10:47 AM
Just to be clear: your proposed solution is still the fastest one. I was just looking for reasons for the speed-up.

What do you mean? "Reason for the speed up" as in how I did it, or why?

I originally also had a solution with no if that would use an intermediate table with `i % 2` as index, but the performance boost was negligible. So I was interested which of the parts you left out brought the extra performance. At the moment, it looks like the enumerate plays the most important role.

It's hard to say, considering you have to have `i % 2` and `enumerate` or an equivalent `zip`.

I modified your solution to include just an unnecessary `enumerate` like such:
```
@classmethod
def calculate_peil_crooked(cls, input_):
"""Calculate the check digit using Luhn's algorithm"""
sum_ = 0
for i, (digit, lut) in enumerate(zip(
reversed(input_),
itertools.cycle([cls.SUM_DOUBLE_MOD10_LUT,
cls.SUM_MOD10_LUT]))):
sum_ = lut[sum_][digit]
return cls.CHECK_DIGIT_LUT[sum_]
```
Oh... does not work to well :D

Press CTRL-k
or preindent with 4 spaces

11:00 AM
```@classmethod
def calculate_peil_crooked(cls, input_):
"""Calculate the check digit using Luhn's algorithm"""
sum_ = 0
for i, (digit, lut) in enumerate(zip(
reversed(input_),
itertools.cycle([cls.SUM_DOUBLE_MOD10_LUT,
cls.SUM_MOD10_LUT]))):
sum_ = lut[sum_][digit]
return cls.CHECK_DIGIT_LUT[sum_]```
Thanks.
This lead to the performance loss I mentioned below your answer.

That's just going to waste CPU cycles and so is OFC slower. If you add a `i % 2` it's going to be slower too. Since you're wasting CPU cycles it's not accurate to measure, unless you're measuring against other things that have the same wasted cycles. Give me 2 mins and I'll have some code.
```def luhn_peil_list(cls, input_):
sum_ = 0
for i, digit in enumerate(reversed(input_)):
if i % 2:
sum_ = cls.SUM_MOD10_LUT[sum_][digit]
else:
sum_ = cls.SUM_DOUBLE_MOD10_LUT[sum_][digit]
return cls.CHECK_DIGIT_LUT[sum_]

def luhn_peil_without_if(cls, input_):
tables = [cls.SUM_DOUBLE_MOD10_LUT, cls.SUM_MOD10_LUT]
sum_ = 0
for i, digit in enumerate(reversed(input_)):
sum_ = tables[i % 2][sum_][digit]
return cls.CHECK_DIGIT_LUT[sum_]```
```LuhnPeilList 0.281
LuhnPeilWithoutIf 0.254
LuhnPeilWithoutIfEnumerate 0.29
Luhn 0.212```
This shows that removing the `if` leads to a 0.027 speedup. Changing from `enumerate` to `zip` however is slower than with the speedup. So enumerate is faster.
Given that I don't know a way to get between `LuhnPeilWithoutIf` and `Luhn` that is only one 'step' (change) then it's hard to accurately say what is causing the performance increase or decrease.
But on the whole we know that `Luhn` is faster, we know that's because we've gotten rid of the `if` but we don't know what part of the change from `i % 2` to `zip(..., cycle(...))` makes it faster.
Given that the `enumerate` is faster.

`luhn_peil_without_if` is basically exactly what I came up with to get rid of the if. The only difference was that `tables` was defined as class variable and not in the method.
`calculate_lut_overkill` == `Luhn` in the timings?

@AlexV Yes, sorry didn't rename that one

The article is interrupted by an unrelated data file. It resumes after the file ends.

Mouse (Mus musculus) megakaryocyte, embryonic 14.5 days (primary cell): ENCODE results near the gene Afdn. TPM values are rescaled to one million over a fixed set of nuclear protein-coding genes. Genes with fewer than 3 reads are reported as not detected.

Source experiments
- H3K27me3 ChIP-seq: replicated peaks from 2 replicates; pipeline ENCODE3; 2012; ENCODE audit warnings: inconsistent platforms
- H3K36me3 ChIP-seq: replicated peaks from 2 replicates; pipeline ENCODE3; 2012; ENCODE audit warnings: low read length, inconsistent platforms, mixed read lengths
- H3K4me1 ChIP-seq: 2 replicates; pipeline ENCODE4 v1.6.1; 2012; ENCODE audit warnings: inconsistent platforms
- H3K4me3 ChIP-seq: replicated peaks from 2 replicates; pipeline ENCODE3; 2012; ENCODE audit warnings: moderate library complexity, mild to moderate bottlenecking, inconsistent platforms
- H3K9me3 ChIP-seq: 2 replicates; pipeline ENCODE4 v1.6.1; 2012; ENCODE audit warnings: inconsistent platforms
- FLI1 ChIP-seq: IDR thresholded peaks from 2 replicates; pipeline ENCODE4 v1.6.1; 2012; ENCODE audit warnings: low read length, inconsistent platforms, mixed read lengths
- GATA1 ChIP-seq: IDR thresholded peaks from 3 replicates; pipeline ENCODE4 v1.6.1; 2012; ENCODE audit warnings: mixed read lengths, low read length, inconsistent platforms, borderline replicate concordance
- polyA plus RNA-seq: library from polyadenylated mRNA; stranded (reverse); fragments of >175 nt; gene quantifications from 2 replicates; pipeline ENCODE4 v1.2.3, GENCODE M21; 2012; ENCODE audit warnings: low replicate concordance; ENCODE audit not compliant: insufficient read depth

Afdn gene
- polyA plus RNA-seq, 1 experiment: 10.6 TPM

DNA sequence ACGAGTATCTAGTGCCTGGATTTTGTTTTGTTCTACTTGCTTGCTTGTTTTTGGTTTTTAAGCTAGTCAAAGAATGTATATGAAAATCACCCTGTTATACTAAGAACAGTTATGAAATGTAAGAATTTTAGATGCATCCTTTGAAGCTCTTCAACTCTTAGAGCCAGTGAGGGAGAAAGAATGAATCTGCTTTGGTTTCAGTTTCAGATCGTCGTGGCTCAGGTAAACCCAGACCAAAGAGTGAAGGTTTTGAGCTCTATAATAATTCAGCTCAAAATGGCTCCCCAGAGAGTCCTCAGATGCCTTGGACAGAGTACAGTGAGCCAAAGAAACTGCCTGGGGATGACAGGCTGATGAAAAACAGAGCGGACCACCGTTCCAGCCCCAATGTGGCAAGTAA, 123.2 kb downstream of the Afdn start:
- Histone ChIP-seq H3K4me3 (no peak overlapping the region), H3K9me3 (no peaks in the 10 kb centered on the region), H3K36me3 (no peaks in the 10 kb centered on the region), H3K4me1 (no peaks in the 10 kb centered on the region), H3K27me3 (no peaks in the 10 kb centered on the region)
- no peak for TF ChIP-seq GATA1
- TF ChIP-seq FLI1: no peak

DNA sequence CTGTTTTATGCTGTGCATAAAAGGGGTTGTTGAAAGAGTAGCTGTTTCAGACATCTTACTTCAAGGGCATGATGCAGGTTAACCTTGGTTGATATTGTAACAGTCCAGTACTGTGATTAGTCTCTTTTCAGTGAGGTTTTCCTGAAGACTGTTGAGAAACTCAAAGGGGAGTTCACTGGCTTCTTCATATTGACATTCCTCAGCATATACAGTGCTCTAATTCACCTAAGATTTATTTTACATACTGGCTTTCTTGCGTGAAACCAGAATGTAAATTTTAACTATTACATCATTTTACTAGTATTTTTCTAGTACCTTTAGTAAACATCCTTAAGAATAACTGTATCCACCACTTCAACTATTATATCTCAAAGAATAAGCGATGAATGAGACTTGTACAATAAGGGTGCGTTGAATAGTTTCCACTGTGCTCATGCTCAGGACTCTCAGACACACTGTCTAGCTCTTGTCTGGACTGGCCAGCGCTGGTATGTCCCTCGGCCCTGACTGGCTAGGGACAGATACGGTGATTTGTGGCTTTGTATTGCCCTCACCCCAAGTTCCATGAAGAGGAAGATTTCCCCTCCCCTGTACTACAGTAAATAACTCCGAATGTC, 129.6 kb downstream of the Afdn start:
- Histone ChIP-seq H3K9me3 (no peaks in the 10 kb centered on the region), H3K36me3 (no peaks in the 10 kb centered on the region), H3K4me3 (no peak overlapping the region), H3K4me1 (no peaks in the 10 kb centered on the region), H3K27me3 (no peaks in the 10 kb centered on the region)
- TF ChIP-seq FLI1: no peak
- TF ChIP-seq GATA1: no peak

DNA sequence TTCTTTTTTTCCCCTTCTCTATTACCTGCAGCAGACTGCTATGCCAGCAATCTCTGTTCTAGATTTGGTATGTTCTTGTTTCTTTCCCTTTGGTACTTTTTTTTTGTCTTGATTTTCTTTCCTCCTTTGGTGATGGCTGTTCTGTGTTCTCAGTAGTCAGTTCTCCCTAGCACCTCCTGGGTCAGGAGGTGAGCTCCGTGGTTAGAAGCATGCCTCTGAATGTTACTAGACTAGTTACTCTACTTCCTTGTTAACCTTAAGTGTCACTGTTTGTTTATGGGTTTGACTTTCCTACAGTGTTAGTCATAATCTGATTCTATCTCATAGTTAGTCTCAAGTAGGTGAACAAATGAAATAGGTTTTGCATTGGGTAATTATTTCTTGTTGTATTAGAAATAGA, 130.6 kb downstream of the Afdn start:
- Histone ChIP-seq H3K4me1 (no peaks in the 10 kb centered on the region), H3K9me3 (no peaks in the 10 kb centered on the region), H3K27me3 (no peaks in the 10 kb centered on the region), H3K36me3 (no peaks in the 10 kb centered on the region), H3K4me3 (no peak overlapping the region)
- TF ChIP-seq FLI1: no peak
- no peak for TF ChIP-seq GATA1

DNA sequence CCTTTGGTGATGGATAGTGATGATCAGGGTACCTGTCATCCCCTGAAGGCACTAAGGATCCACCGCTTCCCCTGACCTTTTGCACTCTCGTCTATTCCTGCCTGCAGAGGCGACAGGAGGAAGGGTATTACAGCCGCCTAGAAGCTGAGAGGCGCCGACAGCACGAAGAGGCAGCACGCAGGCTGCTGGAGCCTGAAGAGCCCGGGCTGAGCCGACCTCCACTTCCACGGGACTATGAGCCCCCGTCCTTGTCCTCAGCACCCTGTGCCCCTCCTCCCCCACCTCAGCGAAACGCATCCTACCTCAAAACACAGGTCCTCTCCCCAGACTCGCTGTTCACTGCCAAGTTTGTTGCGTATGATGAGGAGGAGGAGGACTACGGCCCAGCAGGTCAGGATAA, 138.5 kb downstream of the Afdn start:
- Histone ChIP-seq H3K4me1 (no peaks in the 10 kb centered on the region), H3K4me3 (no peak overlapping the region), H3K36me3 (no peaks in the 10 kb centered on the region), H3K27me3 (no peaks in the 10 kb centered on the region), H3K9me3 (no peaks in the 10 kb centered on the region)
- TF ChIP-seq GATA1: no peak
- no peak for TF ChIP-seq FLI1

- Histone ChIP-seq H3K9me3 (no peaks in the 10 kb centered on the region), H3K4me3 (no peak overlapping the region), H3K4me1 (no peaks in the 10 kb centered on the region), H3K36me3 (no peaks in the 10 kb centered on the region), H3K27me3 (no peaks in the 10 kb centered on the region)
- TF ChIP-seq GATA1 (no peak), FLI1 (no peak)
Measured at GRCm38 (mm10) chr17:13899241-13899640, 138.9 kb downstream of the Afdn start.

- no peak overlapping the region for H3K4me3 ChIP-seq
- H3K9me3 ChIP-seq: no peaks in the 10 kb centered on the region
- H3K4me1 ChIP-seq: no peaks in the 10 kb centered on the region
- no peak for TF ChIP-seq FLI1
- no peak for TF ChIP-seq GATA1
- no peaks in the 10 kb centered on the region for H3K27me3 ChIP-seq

11:17 AM
@Peilonrayz: No problem.
My assumption was that the amount of time *wasted* when adding that extra `enumerate` would be an appropriate estimation on how the performance would be when used properly.

Yeah formatting doesn't work on multi-line messages. :/

Learned so much things about the chat today ;-)

Actually I think I've figured out the step, one sec

Cool. I was just thinking through your line of arguments to see if I would arrive at the same conclusion regarding `enumerate`.

```def luhn_peil_list(cls, input_):
sum_ = 0
for i, digit in enumerate(reversed(input_)):
if i % 2:
sum_ = cls.SUM_MOD10_LUT[sum_][digit]
else:
sum_ = cls.SUM_DOUBLE_MOD10_LUT[sum_][digit]
return cls.CHECK_DIGIT_LUT[sum_]

def luhn_peil_without_if(cls, input_):
tables = [cls.SUM_DOUBLE_MOD10_LUT, cls.SUM_MOD10_LUT]
sum_ = 0
for i, digit in enumerate(reversed(input_)):
sum_ = tables[i % 2][sum_][digit]
return cls.CHECK_DIGIT_LUT[sum_]```
```LuhnPeilList 0.279
LuhnPeilWithoutIf 0.252
LuhnPeilWithoutIfEnumerate 0.288
LuhnPeilWithoutIfMod 0.23
LuhnPeilWithoutIfModEnumerate 0.208
Luhn 0.213```
The difference between `LuhnPeilWithoutIfMod` and `LuhnPeilWithoutIfModEnumerate` is that `table[i]` is slow in Python, but fast in C. The speed increase outweighs the speed increase `enumerate` has over `zip`.

11:35 AM
`luhn_peil_without_if_mod_enumerate` would basically be the implementation of what you mentioned in your answer at "It doesn't matter too much whether you build the list with [] * len(input_) or [...]", correct?

Yes, it is actually the same as `LuhnPeilAltTables`.
They fluctuate from about 0.205 - 0.215. But they are roughly the same

11:59 AM
Now I'm wondering why building the whole list would be as fast as a generator/iterator I assume `itertools.cycle` to be. The `itertools.cycle` C implementation looks quite straightforward (for C code) and required auxiliary storage should be minimal. I will have to check for larger inputs. But that's a question for another day.
Anyway, your analysis was pretty interesting. It would be great if some of this would find it's way into the answer. I will have to check how to award a bounty to an existing answer. You have definitely earned it!

12:22 PM
@AlexV I can't imagine they're too different. The loop for building the list is in C and iterating over both is in C. If we'd manually built `tables` with `tables.append()` then performance would be terrible.